Home' Trinidad and Tobago Guardian : July 14th 2016 Contents Like me, I m sure that you ve
dutifully filled out customer
service surveys once or twice in
your life that asked questions
like: did the service meet your
The tragic flaw inherent in these types of
questionnaires is that the people asking these
sorts of questions invariably have no inkling
as to what, if any, expectations you had about
the service. Yet when a customer answers
"yes," the company is almost guaranteed to
interpret the response as real praise.
If companies have no basis upon which to
make such assumptions, the feedback just
isn t extremely valuable. (After all, if you
expected that the service would be poor and
it was poor, then your expectations were tech-
In his 1993 book, Raving Fans, the man-
agement consultant Ken Blanchard wrote, "If
your customers are only satisfied because their
expectations are low and because no one else
is doing better, then having satisfied customers
isn t good enough anymore." He continued:
"If you really want a booming business, you
have to create raving fans."
On first glance, that sort of advice might
seem obvious, but I am constantly amazed at
how many businesses fail to grasp the simple
truth that providing a satisfactory experience
for customers is just not good enough. If your
company is going to stand out from the
mediocre masses that populate most industries,
you absolutely must set your sights on pro-
viding nothing but consistently superior cus-
tomer service every moment of every day.
Don t aim to match expectations, exceed them.
Or at least set the bar very high.
Of course, before you can so this, you have
to understand exactly what customers expect.
If you are a startup, consider yourself lucky
that you have a blank slate on which to map
out who and what you want to be, and how
best to represent that to customers. However,
if you re running a company that s been around
for a while, the task of assessing your clients
expectations---and possibly recalibrating them---
becomes considerably more daunting.
Someone once told me that resting on your
laurels only guarantees one outcome: a thorn
in your rear end! It s true. When it comes to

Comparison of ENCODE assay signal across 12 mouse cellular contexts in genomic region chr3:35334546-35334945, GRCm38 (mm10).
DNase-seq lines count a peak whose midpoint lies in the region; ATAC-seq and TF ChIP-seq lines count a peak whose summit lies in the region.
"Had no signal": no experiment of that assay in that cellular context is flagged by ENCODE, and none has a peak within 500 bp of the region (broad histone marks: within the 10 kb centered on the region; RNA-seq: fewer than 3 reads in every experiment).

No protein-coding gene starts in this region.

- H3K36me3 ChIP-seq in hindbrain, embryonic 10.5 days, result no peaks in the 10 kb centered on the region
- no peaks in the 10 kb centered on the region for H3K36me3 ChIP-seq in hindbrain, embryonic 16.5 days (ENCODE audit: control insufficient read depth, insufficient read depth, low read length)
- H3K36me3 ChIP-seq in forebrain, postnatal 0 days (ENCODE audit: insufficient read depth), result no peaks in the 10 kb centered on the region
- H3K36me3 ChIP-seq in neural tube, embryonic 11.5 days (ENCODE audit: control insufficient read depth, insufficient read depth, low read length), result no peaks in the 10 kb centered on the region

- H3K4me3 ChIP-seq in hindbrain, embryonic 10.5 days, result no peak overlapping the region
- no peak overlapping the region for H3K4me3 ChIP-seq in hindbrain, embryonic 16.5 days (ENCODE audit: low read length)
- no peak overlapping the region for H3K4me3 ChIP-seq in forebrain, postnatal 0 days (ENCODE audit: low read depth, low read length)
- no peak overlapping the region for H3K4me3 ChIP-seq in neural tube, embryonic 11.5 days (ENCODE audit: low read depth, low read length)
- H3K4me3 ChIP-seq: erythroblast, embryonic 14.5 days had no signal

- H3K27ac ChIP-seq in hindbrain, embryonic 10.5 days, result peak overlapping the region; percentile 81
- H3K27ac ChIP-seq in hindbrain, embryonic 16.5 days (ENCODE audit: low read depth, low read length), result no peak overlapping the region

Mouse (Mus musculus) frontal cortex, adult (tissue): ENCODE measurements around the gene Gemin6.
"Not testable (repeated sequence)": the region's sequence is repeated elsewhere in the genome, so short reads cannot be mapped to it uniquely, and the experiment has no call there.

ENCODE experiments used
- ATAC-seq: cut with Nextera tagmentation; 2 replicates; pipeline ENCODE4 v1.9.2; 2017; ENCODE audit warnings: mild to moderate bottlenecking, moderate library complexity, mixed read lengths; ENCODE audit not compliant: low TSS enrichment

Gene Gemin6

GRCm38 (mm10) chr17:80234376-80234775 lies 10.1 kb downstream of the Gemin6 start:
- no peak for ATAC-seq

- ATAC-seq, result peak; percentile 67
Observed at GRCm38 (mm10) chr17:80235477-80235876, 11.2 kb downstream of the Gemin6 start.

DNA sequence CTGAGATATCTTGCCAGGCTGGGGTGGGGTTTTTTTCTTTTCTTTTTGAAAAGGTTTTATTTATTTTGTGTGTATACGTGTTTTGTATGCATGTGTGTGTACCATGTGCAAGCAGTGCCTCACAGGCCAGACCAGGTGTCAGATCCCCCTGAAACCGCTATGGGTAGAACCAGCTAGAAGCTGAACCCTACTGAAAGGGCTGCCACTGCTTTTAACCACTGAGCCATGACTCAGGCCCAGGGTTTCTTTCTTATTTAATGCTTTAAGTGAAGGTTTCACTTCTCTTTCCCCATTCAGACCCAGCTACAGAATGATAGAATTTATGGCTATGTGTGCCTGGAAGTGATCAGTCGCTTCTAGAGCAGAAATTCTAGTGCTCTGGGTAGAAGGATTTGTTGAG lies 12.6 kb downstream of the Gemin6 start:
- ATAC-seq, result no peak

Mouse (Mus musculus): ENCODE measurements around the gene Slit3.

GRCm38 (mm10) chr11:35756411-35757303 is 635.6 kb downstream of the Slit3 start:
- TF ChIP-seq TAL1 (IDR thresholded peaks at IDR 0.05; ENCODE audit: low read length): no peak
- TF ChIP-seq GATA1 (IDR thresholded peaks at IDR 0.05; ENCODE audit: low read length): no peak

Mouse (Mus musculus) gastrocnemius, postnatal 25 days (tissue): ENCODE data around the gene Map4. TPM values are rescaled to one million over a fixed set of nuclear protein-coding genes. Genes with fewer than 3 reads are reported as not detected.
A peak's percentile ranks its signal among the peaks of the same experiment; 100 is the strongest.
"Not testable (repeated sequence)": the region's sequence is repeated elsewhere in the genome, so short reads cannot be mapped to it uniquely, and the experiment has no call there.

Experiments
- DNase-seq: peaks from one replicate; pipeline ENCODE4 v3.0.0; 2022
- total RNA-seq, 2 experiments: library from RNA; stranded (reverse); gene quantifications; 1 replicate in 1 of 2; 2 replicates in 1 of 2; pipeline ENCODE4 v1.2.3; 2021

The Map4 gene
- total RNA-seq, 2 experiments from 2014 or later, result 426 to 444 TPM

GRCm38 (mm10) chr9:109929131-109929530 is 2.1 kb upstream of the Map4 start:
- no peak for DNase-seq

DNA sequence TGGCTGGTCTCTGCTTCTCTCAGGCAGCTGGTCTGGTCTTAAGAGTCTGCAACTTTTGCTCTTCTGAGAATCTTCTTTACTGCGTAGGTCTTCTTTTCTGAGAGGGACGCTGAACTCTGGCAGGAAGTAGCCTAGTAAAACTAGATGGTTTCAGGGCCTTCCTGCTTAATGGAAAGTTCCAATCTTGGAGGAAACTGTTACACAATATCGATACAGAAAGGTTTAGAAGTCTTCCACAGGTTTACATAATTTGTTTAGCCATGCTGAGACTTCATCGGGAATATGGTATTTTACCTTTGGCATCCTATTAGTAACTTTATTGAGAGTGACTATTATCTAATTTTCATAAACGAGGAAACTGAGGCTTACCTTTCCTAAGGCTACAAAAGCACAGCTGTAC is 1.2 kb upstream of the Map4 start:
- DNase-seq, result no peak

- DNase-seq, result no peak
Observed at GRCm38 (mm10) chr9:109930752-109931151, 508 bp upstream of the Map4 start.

customer satisfaction, many legacy companies
often seem content to rest on their brand s
dusty laurels. In their view, perceptions about
their products or services are as "satisfactory"
today as they were in the companies heydays.
In reality, however, some companies have
unknowingly become shadows of their former
And even if you ve managed to improve
service, perception takes a while to catch up
with a new reality.
For instance, think of an expensive restaurant
that over time developed a reputation for good
food, but which had dreadful service. If the
restaurant then brings on a brilliant new maître
d who drives the customer experience to new
heights on every count, it will still take some
time to for the old perception to adjust to the
So, how does one go about establishing real-
istic, achievable customer expectations while
accurately balancing perception and reality?
In my experience, the smartest approach is
to tap into the street-smart wisdom held by
your own service delivery team. These days,
lots of customer intelligence can be extracted
from big data streams, and that s helpful in
some cases, but for an uncensored view, look
to your team.
When it comes to customer satisfaction,
they see the good, the bad and the ugly on
a daily basis. They will know whether or not
cozy boardroom assumptions of the company
brand actually align with customers expec-
tations and experiences. They can also tell you
if and where the company is overpromising,
and where it s underdelivering. Most important,
your front-end team has the objectivity to
recommend course changes.
Yes, customer surveys can lead to increased
engagement with clients and foster a sense of
inclusion if companies covet people s opinions
and occasionally act on their input. However,
I don t subscribe to the notion that the cus-
tomer is always right. Expectations and desires
tend to be deeply subjective and at times not
very realistic. That s why managers should
never forget to seek insiders perspectives.
When Ken Blanchard wrote about creating
"raving fans" he was alluding to external cus-
tomers, but why stop there? If you can suc-
cessfully redefine what your brand really stands
for today and toss out any leftover laurels, it
might just earn you a few in-house raving
fans on your staff. And it s workers like these
who will make sure that your customers are
(Richard Branson is the founder of the
Virgin Group and companies such as Virgin
Atlantic, Virgin America, Virgin Mobile and
Virgin Active. He maintains a blog at
can follow him on Twitter at
twitter.com/richardbranson. To learn more
about the Virgin Group: www.virgin.com.)
(Questions from readers will be answered
in future columns. Please send them to
Richard.Branson@nytimes.com. Please include
your name, country, email address and the
name of the website or publication where
you read the column.)
JULY 14 • 2016 www.guardian.co.tt BUSINESS GUARDIAN
COMMENTARY | BG13
Great or grating expectations?
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